Spring here at Context|Rome has been hectic, to say the least ‚ between Paul and Lani’s new baby girl (Cleo Cicero), our transition into the new office (Via Baccina, 40-just a block off the Forum!), and the warm weather tourist rush (minus the warm weather, unfortunately), we’ve barely seen each other, let alone had time to sit down and chat. So, in an effort to touch base, we’ve decided to set aside time for a monthly lunch when we’ll take a couple of hours to venture out of the office and into the city to relax, shoot the breeze, and (most importantly) sample some of Rome’s best restaurants.

For our first lunch excursion we settled on Pier Luigi, a traditional Roman restaurant long reputed to be one of the city’s best. Located in the tiny Piazza Ricci just behind the Campo de’ Fiori, Pier Luigi is surrounded by woodcarver and artisan workshops in a picturesque 16th century neighborhood. Unfortunately, the atmosphere inside the restaurant was slightly less appealing: With monochrome yellow walls and rather austere tables and chairs, the dÈcor lacked either the warmth of a traditional mama’s trattoria or the chic interior of a stylish modern joint. Although Roman lunches are generally more casual than Roman dinners, we were nonetheless surprised by the informality of the setting, which warranted nothing fancier than jeans.

While Pier Luigi’s menu offers a solid variety of classic Italian pasta and meats, its fish courses are the real highlight. Be sure to take a look at the menu’s front-page insert, which features the daily and seasonal specials. For antipasti, we tried two traditional Italian pasta dishes, the Pasta alle Sarde (pasta tossed with pine nuts, grapes, and sardines), and the fish and pasta soup. Paul had the pasta, which is a particular dish suited to particular tastes, and reported it one of the best he’d had, with flaky, perfectly-cooked sardines in a hearty tomato-based sauce.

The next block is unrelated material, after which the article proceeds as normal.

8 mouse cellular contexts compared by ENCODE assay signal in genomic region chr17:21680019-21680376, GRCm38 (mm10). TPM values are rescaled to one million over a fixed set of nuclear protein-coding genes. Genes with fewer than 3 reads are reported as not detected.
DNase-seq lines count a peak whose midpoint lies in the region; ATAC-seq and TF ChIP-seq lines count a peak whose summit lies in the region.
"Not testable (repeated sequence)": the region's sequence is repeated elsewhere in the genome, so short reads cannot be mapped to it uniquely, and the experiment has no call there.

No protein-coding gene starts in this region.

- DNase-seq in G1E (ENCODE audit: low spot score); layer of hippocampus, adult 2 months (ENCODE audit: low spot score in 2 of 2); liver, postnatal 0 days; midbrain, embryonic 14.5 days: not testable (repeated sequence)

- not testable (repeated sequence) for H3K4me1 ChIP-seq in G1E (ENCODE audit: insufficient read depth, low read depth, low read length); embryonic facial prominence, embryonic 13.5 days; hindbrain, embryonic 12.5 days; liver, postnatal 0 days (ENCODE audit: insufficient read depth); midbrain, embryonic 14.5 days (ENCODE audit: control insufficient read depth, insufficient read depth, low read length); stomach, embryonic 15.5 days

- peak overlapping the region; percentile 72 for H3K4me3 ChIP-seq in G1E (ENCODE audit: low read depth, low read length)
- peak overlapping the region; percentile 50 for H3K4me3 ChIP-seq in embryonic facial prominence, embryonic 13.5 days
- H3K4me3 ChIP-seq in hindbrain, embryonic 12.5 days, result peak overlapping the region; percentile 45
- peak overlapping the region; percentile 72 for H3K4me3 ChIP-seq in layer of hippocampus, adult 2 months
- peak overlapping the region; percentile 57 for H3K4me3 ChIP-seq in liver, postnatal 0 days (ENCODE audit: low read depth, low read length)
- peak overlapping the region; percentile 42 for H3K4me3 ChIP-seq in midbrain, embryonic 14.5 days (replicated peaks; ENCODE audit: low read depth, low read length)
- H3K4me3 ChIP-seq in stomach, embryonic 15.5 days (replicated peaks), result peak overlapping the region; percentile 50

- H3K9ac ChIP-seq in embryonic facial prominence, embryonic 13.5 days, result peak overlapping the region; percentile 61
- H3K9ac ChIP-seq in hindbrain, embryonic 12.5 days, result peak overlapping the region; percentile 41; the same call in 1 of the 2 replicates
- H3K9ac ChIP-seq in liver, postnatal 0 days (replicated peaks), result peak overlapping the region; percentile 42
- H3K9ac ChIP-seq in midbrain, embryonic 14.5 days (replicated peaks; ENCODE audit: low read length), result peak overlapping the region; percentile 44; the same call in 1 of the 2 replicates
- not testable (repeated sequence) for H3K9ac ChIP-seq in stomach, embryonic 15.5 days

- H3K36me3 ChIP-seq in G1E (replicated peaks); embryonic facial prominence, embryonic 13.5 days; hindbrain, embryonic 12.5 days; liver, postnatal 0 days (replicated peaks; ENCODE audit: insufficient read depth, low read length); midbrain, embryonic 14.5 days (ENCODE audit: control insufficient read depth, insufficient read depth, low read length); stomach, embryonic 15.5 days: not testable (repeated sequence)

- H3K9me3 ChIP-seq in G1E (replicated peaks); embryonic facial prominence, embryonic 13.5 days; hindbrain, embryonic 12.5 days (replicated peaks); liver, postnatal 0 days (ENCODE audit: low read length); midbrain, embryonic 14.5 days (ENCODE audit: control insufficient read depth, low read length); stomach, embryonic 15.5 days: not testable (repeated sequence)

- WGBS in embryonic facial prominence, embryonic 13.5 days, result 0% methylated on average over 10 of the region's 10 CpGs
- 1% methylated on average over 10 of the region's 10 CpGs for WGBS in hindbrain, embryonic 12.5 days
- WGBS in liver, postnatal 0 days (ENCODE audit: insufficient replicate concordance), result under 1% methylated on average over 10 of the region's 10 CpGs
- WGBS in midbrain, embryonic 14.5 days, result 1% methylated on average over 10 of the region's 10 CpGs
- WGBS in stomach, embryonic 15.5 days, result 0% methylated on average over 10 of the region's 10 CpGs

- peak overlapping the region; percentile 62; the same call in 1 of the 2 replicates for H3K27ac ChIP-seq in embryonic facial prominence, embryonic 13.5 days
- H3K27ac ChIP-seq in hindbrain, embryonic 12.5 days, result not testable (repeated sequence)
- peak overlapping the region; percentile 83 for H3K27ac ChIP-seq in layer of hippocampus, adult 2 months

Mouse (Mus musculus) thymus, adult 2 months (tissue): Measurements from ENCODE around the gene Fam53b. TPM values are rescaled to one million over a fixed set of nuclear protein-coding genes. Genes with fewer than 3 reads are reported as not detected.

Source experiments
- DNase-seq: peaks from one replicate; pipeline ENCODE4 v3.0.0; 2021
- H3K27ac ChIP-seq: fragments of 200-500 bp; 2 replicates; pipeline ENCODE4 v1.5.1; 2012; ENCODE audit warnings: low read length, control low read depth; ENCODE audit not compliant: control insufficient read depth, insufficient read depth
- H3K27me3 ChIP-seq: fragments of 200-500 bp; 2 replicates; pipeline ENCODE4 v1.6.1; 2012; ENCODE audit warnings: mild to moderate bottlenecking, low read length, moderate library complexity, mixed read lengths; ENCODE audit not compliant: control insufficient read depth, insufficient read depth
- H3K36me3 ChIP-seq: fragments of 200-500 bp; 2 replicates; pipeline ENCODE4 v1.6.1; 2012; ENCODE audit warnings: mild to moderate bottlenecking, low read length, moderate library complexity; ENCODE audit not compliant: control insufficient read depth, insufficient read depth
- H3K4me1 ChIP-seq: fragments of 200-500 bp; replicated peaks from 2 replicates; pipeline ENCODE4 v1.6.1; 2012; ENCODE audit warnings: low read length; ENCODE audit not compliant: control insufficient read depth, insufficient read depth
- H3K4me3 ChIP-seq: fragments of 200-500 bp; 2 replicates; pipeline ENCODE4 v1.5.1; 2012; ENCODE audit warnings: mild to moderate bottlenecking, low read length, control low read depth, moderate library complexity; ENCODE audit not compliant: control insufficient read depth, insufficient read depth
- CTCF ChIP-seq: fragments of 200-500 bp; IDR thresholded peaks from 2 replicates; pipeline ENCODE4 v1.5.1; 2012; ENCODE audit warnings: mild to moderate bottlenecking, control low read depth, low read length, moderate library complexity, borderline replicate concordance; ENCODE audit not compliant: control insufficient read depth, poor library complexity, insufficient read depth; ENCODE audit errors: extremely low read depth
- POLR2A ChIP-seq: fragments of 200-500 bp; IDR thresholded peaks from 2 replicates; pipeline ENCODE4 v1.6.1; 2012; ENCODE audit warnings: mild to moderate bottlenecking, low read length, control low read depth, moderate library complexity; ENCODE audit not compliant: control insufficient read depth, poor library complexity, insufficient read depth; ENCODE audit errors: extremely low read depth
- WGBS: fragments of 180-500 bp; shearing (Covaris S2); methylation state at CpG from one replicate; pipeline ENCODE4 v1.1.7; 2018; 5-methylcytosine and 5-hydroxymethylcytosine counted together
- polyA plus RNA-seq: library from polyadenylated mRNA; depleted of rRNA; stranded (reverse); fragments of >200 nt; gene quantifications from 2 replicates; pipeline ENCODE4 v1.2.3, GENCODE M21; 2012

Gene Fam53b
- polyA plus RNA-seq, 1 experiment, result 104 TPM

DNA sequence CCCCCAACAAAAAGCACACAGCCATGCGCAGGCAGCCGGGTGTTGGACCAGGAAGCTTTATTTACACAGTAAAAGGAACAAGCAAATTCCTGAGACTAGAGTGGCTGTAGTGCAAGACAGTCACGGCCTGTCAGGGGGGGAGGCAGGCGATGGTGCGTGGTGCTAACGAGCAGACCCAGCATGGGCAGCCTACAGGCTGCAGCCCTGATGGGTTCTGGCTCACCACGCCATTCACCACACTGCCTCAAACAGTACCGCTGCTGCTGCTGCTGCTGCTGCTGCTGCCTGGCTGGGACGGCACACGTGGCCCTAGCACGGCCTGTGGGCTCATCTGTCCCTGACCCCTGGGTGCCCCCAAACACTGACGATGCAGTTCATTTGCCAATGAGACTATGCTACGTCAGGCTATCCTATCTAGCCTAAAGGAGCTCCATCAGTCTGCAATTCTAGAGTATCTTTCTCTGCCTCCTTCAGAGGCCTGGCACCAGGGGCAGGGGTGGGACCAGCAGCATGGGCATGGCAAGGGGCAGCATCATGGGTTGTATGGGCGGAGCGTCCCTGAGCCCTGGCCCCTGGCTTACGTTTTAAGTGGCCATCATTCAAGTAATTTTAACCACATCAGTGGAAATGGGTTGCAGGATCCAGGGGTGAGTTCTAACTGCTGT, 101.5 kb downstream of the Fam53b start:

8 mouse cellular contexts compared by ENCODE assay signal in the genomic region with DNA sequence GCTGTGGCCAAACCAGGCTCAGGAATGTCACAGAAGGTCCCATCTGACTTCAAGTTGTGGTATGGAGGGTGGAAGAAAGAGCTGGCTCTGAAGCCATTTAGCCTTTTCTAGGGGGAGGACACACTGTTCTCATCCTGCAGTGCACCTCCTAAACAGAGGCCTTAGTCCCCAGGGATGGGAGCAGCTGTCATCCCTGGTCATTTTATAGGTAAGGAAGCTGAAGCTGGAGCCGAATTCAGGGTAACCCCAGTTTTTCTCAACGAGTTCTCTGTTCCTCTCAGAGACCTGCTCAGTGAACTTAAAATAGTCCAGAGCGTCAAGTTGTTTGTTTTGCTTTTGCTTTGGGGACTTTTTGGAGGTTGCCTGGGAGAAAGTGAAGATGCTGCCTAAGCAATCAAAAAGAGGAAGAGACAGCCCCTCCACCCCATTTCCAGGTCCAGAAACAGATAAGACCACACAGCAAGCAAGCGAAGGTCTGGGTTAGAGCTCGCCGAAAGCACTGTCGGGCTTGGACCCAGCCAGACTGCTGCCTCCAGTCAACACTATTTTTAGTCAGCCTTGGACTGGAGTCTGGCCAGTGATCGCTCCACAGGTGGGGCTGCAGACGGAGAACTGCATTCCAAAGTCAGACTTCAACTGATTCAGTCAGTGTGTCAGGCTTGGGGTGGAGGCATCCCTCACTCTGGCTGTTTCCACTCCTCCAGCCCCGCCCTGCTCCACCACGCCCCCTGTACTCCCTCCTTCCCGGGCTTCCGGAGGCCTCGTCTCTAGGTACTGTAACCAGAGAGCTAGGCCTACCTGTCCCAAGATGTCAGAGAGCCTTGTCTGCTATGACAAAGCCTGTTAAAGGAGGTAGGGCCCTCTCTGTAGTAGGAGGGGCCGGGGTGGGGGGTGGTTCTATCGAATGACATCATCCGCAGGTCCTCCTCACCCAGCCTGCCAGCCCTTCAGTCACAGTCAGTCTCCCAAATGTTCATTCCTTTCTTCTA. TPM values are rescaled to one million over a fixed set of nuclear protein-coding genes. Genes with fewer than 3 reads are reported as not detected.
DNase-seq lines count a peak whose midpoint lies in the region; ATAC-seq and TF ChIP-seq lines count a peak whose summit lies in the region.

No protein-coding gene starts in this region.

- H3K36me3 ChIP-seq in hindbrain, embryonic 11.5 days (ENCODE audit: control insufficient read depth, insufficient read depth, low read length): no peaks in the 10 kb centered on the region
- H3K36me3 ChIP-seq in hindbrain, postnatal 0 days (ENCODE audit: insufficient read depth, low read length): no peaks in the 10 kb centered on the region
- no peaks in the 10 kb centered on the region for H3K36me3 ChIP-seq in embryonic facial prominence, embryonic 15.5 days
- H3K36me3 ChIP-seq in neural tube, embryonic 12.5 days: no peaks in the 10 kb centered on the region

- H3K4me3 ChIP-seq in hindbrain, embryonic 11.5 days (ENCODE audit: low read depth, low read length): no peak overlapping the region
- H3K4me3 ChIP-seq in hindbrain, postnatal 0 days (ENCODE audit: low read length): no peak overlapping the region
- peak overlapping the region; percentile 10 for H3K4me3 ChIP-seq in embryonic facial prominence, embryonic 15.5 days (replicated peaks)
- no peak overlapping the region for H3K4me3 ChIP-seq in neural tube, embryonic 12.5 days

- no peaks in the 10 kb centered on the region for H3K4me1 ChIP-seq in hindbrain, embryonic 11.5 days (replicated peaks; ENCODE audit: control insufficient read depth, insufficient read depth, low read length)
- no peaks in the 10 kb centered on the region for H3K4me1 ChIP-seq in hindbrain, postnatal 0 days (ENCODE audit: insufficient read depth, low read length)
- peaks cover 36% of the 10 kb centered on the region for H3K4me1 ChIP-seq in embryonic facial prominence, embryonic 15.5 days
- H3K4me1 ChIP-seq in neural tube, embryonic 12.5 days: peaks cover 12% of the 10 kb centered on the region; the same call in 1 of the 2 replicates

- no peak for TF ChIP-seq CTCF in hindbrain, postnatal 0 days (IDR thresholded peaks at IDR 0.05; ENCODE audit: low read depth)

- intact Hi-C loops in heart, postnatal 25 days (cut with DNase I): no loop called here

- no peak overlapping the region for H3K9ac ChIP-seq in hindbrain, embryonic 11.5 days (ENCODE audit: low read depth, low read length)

The star of the antipasti-primi course, by far, was the soppressata di polipo, a sort of octopus sausage whose smooth white and purple surface closely resembled that of marble. Sliced paper thin and dressed only with lemon and olive oil, the polipo had a delicious seafood taste without being fishy, and was a nice light starter for our meals.

As a second course, we tried an assortment of fish and meat dishes, all of which lived up to the promising antipasti. In a slight twist on beef carpaccio, Pier Luigi prepares a carpaccio of swordfish. This was light and delicate, perfect for a warm day. The assorted seafood plate, though a bit heavier, offered a delicious mixture of grilled crab, shrimp, and fish. For the meat dish, we tried the grilled thinly-sliced beef (straccetti), which was tender and juicy, and served over a bed of fresh arugula.

Roman cuisine is known for its no-frills flavors, in which the natural taste of the food is unadulterated by fancy sauces. Pier Luigi played to form, with these simple, perfectly-cooked entrees.

Dessert, admittedly, was a bit disappointing. The entire office suffers from seriously sweet teeth; and we had high hopes following such tasty main courses. Our chocolate cake, while certainly chocolate-y, was a bit dry and crumbly despite its dollops of whipped cream and chocolate sauce. Likewise, the carpaccio of ananas was, well, thinly sliced pineapple pieces. Good but not mind-blowing.

But we wouldn’t want to steer visitors away from Pier Luigi. For one, we saw very few tourists at the tables around us. Nearby were some politicians who argued about which of Italy’s political parties (now in the dozens) was going to pick up their tab. Elsewhere were smartly dressed Romani businesspeople and families.

Although we arrived late and with an at-times weepy infant (Cleo), the staff made us feel very comfortable. And watching the light play off the facades of the palazzi in the piazza imbued our surroundings with ambience.

Pier Luigi, while it may not be the best of Rome’s restaurants, is a good bet for a reliable meal with reliable service. Costs: more or less, 30 euro per person without wine.